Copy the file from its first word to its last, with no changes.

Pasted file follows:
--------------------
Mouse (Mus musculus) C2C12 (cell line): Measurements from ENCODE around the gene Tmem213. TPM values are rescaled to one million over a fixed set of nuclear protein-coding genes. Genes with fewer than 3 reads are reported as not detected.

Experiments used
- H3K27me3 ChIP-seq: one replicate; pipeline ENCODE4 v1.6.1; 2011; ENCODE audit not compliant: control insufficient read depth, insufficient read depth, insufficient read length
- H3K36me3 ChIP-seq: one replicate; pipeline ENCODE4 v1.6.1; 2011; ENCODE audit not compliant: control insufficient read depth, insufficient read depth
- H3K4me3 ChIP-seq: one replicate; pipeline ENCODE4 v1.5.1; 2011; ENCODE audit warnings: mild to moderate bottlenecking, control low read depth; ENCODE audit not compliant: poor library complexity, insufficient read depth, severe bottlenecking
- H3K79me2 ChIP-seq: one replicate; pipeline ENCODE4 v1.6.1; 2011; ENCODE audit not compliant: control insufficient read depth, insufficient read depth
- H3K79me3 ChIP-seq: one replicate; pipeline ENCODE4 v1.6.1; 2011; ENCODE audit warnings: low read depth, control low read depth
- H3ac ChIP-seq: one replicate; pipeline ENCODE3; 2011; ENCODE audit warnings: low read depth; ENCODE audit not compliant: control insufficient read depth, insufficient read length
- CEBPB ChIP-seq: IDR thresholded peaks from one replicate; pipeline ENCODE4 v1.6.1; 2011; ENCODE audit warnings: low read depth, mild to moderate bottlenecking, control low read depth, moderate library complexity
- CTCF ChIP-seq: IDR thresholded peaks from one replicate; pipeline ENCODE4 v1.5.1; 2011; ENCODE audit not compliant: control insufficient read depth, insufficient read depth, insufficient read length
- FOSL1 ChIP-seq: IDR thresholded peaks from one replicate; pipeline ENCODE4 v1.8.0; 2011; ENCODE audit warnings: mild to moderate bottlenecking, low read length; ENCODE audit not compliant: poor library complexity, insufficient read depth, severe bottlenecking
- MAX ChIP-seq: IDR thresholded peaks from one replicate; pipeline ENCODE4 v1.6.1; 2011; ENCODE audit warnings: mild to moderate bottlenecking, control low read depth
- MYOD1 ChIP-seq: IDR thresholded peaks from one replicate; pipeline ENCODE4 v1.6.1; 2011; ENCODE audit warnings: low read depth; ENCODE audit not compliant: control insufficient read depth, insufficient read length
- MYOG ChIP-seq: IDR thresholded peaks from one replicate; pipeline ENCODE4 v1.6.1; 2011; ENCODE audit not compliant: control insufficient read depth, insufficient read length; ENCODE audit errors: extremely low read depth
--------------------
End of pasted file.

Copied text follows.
Mouse (Mus musculus) C2C12 (cell line): Measurements from ENCODE around the gene Tmem213. TPM values are rescaled to one million over a fixed set of nuclear protein-coding genes. Genes with fewer than 3 reads are reported as not detected.

Experiments used
- H3K27me3 ChIP-seq: one replicate; pipeline ENCODE4 v1.6.1; 2011; ENCODE audit not compliant: control insufficient read depth, insufficient read depth, insufficient read length
- H3K36me3 ChIP-seq: one replicate; pipeline ENCODE4 v1.6.1; 2011; ENCODE audit not compliant: control insufficient read depth, insufficient read depth
- H3K4me3 ChIP-seq: one replicate; pipeline ENCODE4 v1.5.1; 2011; ENCODE audit warnings: mild to moderate bottlenecking, control low read depth; ENCODE audit not compliant: poor library complexity, insufficient read depth, severe bottlenecking
- H3K79me2 ChIP-seq: one replicate; pipeline ENCODE4 v1.6.1; 2011; ENCODE audit not compliant: control insufficient read depth, insufficient read depth
- H3K79me3 ChIP-seq: one replicate; pipeline ENCODE4 v1.6.1; 2011; ENCODE audit warnings: low read depth, control low read depth
- H3ac ChIP-seq: one replicate; pipeline ENCODE3; 2011; ENCODE audit warnings: low read depth; ENCODE audit not compliant: control insufficient read depth, insufficient read length
- CEBPB ChIP-seq: IDR thresholded peaks from one replicate; pipeline ENCODE4 v1.6.1; 2011; ENCODE audit warnings: low read depth, mild to moderate bottlenecking, control low read depth, moderate library complexity
- CTCF ChIP-seq: IDR thresholded peaks from one replicate; pipeline ENCODE4 v1.5.1; 2011; ENCODE audit not compliant: control insufficient read depth, insufficient read depth, insufficient read length
- FOSL1 ChIP-seq: IDR thresholded peaks from one replicate; pipeline ENCODE4 v1.8.0; 2011; ENCODE audit warnings: mild to moderate bottlenecking, low read length; ENCODE audit not compliant: poor library complexity, insufficient read depth, severe bottlenecking
- MAX ChIP-seq: IDR thresholded peaks from one replicate; pipeline ENCODE4 v1.6.1; 2011; ENCODE audit warnings: mild to moderate bottlenecking, control low read depth
- MYOD1 ChIP-seq: IDR thresholded peaks from one replicate; pipeline ENCODE4 v1.6.1; 2011; ENCODE audit warnings: low read depth; ENCODE audit not compliant: control insufficient read depth, insufficient read length
- MYOG ChIP-seq: IDR thresholded peaks from one replicate; pipeline ENCODE4 v1.6.1; 2011; ENCODE audit not compliant: control insufficient read depth, insufficient read length; ENCODE audit errors: extremely low read depth